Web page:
Tag Archives: World Cup

Marketing Fail: How to Lose in Extra Time

Right product; right time

The World Cup of 2014 was a truly remarkable event – it had the usual quota of drama and amazing results but it also what should have been two clear winners. One of them was the German Football team – who took the glory. The other apparently clear winner should have been the inventors or this stuff – the magical vanishing spray used for free kicks.

The magic spray
The magic spray

The spray was a brilliant product. It is a foam that disappears after a couple of minuted, but it solved the problem of defending teams encroaching on the free kick taker when the referee’s back was turned. A comical but frustrating occurrence that had echoes in that other area of sporting theatre – professional wrestling.

Hold the Line
Hold the Line

Fans loved it, commentators loved it, no doubt referees loved it, players loved it (the attacking ones at least). It was the sort of business idea you expect to make the inventor a fortune.

Shipping a late goal

But as I read today, this is not the case at all. In this story, that has all the hallmarks of a team who loses in extra time, the inventors have failed to capitalise on their absolutely phenomenal exposure. It was a text book marketing fail.

It’s a tragic tale, but like in a game of football, unfortunately I think the fault lies with team who let the goal through, the inventors. As a marketer I read this article silently screaming in my head – these guys had the best exposure the could ever have wanted – all for the price of a few cans of product. And all in front of the world’s assembled media and potential business partners like Nike and Adidas, yet some how they screwed up.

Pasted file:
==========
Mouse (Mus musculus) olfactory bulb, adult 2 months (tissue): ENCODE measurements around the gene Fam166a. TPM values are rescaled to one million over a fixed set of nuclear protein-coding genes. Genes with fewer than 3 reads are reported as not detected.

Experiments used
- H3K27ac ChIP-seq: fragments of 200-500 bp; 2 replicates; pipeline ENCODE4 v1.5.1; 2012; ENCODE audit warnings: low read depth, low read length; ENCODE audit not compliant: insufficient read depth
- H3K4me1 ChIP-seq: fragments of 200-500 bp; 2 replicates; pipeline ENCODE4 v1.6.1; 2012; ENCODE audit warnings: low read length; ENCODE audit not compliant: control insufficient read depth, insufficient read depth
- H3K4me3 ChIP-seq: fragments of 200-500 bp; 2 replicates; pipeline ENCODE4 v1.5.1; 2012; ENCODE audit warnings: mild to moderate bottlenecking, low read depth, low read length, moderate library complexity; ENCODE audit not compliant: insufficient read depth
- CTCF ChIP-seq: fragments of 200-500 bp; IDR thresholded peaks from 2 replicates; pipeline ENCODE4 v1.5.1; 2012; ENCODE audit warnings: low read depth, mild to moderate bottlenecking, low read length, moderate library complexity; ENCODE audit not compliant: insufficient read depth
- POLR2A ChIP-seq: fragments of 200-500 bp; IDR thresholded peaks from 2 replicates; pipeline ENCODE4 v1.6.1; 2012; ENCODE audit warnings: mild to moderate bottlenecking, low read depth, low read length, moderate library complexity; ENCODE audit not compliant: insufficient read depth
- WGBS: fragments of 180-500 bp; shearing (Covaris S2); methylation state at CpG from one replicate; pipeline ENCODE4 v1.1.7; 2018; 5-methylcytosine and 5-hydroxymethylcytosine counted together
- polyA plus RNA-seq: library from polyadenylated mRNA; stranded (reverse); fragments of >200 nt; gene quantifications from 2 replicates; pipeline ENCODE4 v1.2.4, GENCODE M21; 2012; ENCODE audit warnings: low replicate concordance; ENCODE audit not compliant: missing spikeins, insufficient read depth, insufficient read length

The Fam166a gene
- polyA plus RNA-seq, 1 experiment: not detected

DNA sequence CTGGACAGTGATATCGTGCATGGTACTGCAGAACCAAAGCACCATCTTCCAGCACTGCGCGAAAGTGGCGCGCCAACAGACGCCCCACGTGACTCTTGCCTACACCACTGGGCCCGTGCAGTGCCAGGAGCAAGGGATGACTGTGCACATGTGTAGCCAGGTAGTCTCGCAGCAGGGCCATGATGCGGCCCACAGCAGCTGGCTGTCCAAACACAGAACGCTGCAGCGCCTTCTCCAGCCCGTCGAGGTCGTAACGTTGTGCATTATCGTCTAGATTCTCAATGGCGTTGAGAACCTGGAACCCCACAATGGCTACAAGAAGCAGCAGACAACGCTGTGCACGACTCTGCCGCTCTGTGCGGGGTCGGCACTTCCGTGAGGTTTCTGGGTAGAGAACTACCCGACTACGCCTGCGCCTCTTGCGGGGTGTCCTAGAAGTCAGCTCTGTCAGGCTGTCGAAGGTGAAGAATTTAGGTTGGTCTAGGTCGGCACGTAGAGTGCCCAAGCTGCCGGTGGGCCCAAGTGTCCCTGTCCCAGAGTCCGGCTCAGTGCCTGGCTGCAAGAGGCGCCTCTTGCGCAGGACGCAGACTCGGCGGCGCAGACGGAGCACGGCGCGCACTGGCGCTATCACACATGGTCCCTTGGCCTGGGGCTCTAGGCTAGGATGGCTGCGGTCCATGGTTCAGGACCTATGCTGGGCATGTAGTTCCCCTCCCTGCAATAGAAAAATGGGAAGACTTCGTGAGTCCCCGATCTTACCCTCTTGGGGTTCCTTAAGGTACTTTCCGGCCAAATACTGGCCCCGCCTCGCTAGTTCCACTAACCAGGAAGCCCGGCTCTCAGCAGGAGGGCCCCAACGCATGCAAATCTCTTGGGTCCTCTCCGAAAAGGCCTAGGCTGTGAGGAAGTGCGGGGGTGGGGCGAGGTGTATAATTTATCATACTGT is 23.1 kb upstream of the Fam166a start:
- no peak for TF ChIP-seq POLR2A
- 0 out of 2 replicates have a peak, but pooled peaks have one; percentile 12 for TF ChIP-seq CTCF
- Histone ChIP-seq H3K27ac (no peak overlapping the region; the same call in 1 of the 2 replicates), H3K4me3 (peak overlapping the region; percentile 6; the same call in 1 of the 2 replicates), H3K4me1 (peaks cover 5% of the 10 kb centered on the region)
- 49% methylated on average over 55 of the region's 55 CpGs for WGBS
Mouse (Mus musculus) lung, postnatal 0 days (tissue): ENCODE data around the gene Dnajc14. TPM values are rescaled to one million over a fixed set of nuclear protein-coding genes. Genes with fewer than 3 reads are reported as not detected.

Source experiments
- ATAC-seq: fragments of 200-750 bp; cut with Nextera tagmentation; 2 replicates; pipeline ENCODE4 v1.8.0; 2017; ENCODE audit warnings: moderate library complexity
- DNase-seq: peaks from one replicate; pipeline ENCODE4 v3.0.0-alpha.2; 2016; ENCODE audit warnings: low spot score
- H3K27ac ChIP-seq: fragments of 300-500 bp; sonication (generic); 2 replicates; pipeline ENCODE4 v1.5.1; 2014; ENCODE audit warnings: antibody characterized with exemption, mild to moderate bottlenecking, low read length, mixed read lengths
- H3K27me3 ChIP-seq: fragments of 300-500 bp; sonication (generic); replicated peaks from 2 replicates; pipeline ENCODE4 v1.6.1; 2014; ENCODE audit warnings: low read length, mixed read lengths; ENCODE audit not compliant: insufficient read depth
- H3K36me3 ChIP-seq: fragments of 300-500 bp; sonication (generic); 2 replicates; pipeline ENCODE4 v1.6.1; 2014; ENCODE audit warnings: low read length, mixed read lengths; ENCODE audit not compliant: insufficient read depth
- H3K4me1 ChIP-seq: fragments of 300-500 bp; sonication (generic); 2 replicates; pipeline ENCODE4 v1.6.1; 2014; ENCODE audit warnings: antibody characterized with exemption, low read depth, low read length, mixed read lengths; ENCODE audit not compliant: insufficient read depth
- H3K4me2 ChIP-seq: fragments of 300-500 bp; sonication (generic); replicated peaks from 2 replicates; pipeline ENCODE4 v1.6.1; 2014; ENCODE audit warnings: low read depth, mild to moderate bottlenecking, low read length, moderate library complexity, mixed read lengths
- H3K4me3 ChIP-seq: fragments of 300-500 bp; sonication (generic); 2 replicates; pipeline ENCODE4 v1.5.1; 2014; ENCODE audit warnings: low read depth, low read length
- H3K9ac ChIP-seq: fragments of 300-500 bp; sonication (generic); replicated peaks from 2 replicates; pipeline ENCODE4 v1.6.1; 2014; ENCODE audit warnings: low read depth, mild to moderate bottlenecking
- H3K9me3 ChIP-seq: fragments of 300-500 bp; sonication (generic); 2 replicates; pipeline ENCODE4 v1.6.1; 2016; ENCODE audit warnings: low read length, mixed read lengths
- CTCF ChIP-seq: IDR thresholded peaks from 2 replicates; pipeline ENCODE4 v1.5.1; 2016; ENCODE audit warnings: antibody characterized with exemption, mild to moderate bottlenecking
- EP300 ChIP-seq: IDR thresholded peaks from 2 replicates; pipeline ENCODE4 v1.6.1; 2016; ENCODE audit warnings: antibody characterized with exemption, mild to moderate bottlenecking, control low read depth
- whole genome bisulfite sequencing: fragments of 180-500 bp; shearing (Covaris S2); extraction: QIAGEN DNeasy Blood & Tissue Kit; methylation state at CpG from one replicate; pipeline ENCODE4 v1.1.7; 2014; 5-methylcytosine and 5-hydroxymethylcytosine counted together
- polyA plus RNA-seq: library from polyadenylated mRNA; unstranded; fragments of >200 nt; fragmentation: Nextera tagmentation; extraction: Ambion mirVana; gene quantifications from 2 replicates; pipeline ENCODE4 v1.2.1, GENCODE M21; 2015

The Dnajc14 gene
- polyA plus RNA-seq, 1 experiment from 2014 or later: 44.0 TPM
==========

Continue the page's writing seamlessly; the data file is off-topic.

Don’t ask permission, market your business

So what would I or indeed anyone with the remotest amount of marketing nous, have done (let alone what Travis Kalanick would have done!):

  1. Don’t wait for FIFA to help you. Ever.
  2. Politely decline the tickets to the finals, and ask for a blanket pass to the corporate hospitality events.
  3. If that doesn’t work, get out there to all the events you can – beg, borrow or steal your way into corporate hospitality.
  4. Get in front of every exec from any global sports brand you can.
  5. Get in front of every exec from any global retailer you can.
  6. Hit up the press – there were hundred of stories from the world’s press about the spray. Make sure your name is featured in relation to your product.
  7. Guerilla marketing – this product is a guerilla market’s dream. FIFA can be tough on non-sponsor advertising, but guess what, your product disappears! I’d be drawing lines on the ground anywhere I saw crowds of people – magic spray is the new velvet rope!

I came up with this short list in the 5 minutes it took me to write it, imagine what could be achieved with more time and effort.

Startups – don’t be like these guys!

The moral of this story for startups is clear. If you business is at stake, don’t wait for anyone’s permission to market yourself.  Other people have no stake in the success of your business, but you do. If you get a chance at exposure, stop at nothing to make sure that awareness becomes permanently attached to your brand. You may only have one chance. And event the biggest exposure on the world’s stage won’t be enough if you don’t have hustle.